I would say 80% of the passengers think it’s a good idea. 20% of passengers don’t like it but it’s hard to tell whether they really don’t like the kiosk or are just upset because of the incident with their bag. The passengers travelling on charter flights are more reluctant to use the kiosk but we tell them this the only option to report their missing bag and that our agent will help them, so they use the kiosk.
What about your customers, the airlines, what do they think of the kiosk?
We had several airlines visiting us (LH, KL, SK) and the feedback was very positive. LH was thinking of implementing the same in Copenhagen. They also appreciate the fact that there are more correct data in the address fields.
Last question but not least, do you have recommendations for other stations that would like to increase the number of files created at the kiosk?
The most important is to have a plan and to ask yourself the right questions:
- Why do I want to use kiosks?
- What is my target in terms of number of files created at the kiosk? Define target for the next 3 months, 6 months, 12 months, etc.
- What do I want my agents to do with the time they’ll save?
Once you have this plan, this is the time for implementation.
- Identify in your team who is more likely to use new tools such as the kiosk. These agents should be the one starting assisting the passengers at the kiosk. Passengers, whose bag is mishandled, need to talk to somebody to get rid of their frustration: they will not use the kiosk if there is no agent nearby. Kiosk will only be useful if you have one agent next to it to assist and guide passengers.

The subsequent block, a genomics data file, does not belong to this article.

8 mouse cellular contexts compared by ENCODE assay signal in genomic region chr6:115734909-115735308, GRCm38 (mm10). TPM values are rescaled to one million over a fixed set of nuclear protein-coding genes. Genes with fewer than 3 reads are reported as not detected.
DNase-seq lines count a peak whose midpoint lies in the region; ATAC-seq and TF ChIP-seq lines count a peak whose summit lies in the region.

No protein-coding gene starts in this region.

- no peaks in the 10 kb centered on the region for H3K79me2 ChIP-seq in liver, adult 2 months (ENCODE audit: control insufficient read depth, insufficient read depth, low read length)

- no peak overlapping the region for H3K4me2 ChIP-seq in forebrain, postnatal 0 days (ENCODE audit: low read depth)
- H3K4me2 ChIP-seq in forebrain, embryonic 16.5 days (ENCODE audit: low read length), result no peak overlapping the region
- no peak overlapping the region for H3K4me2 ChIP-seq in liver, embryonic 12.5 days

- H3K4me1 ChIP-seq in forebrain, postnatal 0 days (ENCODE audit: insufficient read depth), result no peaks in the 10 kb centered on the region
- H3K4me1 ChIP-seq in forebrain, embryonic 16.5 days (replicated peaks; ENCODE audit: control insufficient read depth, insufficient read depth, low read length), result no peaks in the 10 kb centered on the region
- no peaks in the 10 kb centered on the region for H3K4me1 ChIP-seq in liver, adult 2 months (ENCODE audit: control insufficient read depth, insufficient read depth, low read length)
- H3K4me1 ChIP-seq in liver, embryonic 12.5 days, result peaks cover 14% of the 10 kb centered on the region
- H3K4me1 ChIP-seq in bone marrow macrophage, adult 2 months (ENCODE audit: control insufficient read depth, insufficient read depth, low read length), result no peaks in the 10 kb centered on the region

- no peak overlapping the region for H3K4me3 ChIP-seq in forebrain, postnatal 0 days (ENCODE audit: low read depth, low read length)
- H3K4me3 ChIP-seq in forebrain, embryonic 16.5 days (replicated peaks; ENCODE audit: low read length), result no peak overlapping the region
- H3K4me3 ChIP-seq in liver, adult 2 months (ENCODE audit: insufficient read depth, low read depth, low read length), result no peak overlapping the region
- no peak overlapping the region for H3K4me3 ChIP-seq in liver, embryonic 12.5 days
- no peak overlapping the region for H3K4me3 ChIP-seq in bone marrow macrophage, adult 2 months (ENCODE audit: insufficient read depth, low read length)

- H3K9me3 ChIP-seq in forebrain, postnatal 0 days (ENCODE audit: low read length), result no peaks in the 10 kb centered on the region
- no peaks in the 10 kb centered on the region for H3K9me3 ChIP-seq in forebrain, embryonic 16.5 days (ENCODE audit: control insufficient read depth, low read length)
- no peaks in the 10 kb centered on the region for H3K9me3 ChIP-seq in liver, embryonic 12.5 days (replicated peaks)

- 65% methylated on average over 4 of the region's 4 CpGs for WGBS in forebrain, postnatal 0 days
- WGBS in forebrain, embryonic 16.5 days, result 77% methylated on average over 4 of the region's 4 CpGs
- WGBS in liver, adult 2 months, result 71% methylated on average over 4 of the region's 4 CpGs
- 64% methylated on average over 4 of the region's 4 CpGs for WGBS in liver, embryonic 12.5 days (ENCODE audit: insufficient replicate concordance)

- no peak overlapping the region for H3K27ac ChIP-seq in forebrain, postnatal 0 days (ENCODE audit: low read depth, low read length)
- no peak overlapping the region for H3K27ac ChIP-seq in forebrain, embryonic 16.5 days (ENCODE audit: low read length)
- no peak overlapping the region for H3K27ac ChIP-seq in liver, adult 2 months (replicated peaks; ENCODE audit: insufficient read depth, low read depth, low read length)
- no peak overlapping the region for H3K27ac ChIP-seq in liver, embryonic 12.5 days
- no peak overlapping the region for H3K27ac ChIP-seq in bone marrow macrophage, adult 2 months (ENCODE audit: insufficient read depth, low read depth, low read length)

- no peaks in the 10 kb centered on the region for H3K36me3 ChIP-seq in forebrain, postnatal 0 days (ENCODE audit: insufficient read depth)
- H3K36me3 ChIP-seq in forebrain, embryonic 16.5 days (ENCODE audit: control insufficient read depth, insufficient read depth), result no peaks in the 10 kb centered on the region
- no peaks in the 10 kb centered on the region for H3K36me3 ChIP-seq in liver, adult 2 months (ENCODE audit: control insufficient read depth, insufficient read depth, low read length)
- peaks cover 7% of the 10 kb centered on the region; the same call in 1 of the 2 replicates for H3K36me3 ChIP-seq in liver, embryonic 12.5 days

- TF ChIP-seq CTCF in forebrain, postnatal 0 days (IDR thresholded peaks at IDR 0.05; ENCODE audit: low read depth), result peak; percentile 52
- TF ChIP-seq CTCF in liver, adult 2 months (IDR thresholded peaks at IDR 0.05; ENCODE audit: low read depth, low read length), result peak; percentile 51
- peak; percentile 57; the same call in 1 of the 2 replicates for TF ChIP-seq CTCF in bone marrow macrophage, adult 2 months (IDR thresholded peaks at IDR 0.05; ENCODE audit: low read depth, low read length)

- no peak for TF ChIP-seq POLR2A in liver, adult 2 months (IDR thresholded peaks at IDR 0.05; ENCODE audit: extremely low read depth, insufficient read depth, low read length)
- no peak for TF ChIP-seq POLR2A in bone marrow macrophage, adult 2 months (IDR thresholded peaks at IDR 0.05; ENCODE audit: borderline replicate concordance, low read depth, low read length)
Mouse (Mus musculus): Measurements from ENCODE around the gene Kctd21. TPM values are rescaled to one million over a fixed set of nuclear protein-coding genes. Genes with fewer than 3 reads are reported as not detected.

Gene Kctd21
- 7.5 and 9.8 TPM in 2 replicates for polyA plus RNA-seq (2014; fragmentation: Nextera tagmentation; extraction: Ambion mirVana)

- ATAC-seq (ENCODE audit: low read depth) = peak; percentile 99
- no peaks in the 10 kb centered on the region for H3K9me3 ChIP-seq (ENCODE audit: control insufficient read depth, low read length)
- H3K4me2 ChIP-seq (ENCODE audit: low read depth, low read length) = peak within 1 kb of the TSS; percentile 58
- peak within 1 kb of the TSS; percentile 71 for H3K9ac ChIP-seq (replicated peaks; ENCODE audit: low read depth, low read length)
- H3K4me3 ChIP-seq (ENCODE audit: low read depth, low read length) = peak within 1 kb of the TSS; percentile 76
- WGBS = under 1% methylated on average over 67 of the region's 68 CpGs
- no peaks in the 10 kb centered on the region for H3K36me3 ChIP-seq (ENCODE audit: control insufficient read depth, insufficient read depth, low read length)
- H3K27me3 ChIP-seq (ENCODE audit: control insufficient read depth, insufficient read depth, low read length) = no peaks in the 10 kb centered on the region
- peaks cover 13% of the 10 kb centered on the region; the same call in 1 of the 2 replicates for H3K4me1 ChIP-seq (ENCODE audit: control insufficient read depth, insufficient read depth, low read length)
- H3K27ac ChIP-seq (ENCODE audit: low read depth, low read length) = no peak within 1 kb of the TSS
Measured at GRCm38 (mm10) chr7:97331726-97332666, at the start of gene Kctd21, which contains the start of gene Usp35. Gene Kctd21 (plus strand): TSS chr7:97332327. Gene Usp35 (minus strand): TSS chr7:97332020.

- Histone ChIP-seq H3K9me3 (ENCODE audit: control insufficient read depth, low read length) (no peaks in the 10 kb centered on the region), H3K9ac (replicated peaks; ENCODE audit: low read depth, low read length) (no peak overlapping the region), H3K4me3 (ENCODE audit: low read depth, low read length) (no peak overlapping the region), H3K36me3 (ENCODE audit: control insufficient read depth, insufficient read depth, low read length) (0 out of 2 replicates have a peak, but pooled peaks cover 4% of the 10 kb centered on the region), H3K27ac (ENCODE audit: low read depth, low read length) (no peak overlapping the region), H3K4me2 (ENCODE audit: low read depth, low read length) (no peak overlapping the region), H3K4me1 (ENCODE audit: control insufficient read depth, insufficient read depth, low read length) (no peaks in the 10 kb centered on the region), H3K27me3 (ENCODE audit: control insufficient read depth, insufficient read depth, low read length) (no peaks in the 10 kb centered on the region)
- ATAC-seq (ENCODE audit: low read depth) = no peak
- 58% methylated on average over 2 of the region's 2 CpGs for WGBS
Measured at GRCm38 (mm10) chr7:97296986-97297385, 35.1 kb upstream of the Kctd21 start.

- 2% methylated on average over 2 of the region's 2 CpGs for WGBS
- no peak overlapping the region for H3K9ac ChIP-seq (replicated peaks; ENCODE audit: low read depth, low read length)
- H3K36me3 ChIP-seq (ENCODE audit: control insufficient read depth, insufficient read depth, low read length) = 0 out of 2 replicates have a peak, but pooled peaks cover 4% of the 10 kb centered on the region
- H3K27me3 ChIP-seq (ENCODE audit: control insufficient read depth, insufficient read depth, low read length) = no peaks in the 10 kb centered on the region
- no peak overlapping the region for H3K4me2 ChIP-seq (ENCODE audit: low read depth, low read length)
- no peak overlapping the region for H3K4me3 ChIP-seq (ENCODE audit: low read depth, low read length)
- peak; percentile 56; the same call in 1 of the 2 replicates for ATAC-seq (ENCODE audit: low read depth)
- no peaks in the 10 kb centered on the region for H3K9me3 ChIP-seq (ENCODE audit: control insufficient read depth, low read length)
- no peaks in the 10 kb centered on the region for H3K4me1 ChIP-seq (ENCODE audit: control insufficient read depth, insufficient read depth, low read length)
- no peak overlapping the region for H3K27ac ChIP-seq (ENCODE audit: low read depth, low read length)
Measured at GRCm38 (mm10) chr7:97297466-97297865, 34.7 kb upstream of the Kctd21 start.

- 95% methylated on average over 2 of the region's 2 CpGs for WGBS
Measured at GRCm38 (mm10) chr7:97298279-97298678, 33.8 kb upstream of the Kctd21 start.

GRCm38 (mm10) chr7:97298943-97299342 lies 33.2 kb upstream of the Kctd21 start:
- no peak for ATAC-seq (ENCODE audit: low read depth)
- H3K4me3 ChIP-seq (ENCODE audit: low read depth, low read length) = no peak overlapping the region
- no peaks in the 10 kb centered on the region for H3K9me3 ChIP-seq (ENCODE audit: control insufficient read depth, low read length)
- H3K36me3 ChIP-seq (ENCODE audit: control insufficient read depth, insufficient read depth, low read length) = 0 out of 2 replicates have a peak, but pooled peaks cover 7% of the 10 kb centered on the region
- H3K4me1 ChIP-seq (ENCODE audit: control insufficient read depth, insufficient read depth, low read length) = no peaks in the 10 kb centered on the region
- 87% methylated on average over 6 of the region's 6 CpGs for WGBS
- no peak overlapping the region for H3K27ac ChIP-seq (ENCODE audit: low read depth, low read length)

- Take into account the fear of your agents. At the beginning, agents will be afraid of losing their jobs and also afraid of being so close to the passengers. Behind the counter, agents feel safe; the counter is the physical boarder between the passenger space and their space. With the kiosk, this boarder disappears. You have to help your agents feel safe even though they are not behind the counter.
- Do daily management of the staff: remind them on a daily basis the importance of the kiosk and the objectives you have set.
As for the number of kiosks to order, I would recommend buying directly 2 kiosks (or 4 even). If you buy 1 kiosk, you will have “1 agent / 1 passenger” which is what you already have when using BagAssist so there is no gain of productivity. With 2 or 4 kiosks you can really make a difference: I believe one agent can take care of 4 passengers (using 4 different kiosks) at the same time.
Finally, I think that the low usage of the kiosk is more a management problem than an agent problem: all agents can use the kiosk. So if things don’t go according to your planning, try to find out why, what are the obstacles, what is the problem.